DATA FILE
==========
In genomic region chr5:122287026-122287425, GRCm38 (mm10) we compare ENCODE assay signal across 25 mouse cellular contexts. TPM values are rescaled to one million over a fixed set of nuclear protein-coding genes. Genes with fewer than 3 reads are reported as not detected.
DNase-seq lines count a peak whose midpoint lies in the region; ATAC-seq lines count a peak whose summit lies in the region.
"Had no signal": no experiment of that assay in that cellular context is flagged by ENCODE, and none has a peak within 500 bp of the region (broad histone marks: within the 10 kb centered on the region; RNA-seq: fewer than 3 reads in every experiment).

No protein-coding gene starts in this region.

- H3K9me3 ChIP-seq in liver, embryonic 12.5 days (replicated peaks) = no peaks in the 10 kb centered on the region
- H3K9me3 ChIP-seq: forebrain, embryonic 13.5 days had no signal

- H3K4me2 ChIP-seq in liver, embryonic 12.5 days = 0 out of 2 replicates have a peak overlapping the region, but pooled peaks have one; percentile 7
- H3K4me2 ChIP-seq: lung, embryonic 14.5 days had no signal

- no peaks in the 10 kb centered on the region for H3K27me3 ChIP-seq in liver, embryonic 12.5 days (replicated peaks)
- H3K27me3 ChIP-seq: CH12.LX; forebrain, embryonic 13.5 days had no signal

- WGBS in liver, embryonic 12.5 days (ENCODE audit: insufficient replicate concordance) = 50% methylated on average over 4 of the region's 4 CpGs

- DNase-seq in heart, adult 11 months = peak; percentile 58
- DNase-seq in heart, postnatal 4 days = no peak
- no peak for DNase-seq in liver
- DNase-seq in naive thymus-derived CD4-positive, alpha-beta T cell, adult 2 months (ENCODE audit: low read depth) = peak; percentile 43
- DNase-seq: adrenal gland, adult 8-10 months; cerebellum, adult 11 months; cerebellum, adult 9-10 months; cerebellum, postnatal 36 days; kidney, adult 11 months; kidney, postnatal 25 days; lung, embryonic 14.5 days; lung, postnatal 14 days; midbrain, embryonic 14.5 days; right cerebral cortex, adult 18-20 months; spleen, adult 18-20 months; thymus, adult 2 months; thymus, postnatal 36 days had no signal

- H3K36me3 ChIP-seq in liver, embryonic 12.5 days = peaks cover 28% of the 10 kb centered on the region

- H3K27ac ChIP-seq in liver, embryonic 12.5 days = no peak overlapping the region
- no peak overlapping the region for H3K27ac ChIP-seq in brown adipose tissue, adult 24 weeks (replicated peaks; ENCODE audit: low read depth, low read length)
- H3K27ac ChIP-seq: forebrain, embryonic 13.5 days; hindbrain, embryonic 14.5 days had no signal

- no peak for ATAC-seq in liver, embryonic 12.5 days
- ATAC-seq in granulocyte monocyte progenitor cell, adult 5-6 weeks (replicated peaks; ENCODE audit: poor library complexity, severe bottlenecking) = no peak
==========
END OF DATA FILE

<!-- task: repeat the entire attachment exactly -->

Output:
In genomic region chr5:122287026-122287425, GRCm38 (mm10) we compare ENCODE assay signal across 25 mouse cellular contexts. TPM values are rescaled to one million over a fixed set of nuclear protein-coding genes. Genes with fewer than 3 reads are reported as not detected.
DNase-seq lines count a peak whose midpoint lies in the region; ATAC-seq lines count a peak whose summit lies in the region.
"Had no signal": no experiment of that assay in that cellular context is flagged by ENCODE, and none has a peak within 500 bp of the region (broad histone marks: within the 10 kb centered on the region; RNA-seq: fewer than 3 reads in every experiment).

No protein-coding gene starts in this region.

- H3K9me3 ChIP-seq in liver, embryonic 12.5 days (replicated peaks) = no peaks in the 10 kb centered on the region
- H3K9me3 ChIP-seq: forebrain, embryonic 13.5 days had no signal

- H3K4me2 ChIP-seq in liver, embryonic 12.5 days = 0 out of 2 replicates have a peak overlapping the region, but pooled peaks have one; percentile 7
- H3K4me2 ChIP-seq: lung, embryonic 14.5 days had no signal

- no peaks in the 10 kb centered on the region for H3K27me3 ChIP-seq in liver, embryonic 12.5 days (replicated peaks)
- H3K27me3 ChIP-seq: CH12.LX; forebrain, embryonic 13.5 days had no signal

- WGBS in liver, embryonic 12.5 days (ENCODE audit: insufficient replicate concordance) = 50% methylated on average over 4 of the region's 4 CpGs

- DNase-seq in heart, adult 11 months = peak; percentile 58
- DNase-seq in heart, postnatal 4 days = no peak
- no peak for DNase-seq in liver
- DNase-seq in naive thymus-derived CD4-positive, alpha-beta T cell, adult 2 months (ENCODE audit: low read depth) = peak; percentile 43
- DNase-seq: adrenal gland, adult 8-10 months; cerebellum, adult 11 months; cerebellum, adult 9-10 months; cerebellum, postnatal 36 days; kidney, adult 11 months; kidney, postnatal 25 days; lung, embryonic 14.5 days; lung, postnatal 14 days; midbrain, embryonic 14.5 days; right cerebral cortex, adult 18-20 months; spleen, adult 18-20 months; thymus, adult 2 months; thymus, postnatal 36 days had no signal

- H3K36me3 ChIP-seq in liver, embryonic 12.5 days = peaks cover 28% of the 10 kb centered on the region

- H3K27ac ChIP-seq in liver, embryonic 12.5 days = no peak overlapping the region
- no peak overlapping the region for H3K27ac ChIP-seq in brown adipose tissue, adult 24 weeks (replicated peaks; ENCODE audit: low read depth, low read length)
- H3K27ac ChIP-seq: forebrain, embryonic 13.5 days; hindbrain, embryonic 14.5 days had no signal

- no peak for ATAC-seq in liver, embryonic 12.5 days
- ATAC-seq in granulocyte monocyte progenitor cell, adult 5-6 weeks (replicated peaks; ENCODE audit: poor library complexity, severe bottlenecking) = no peak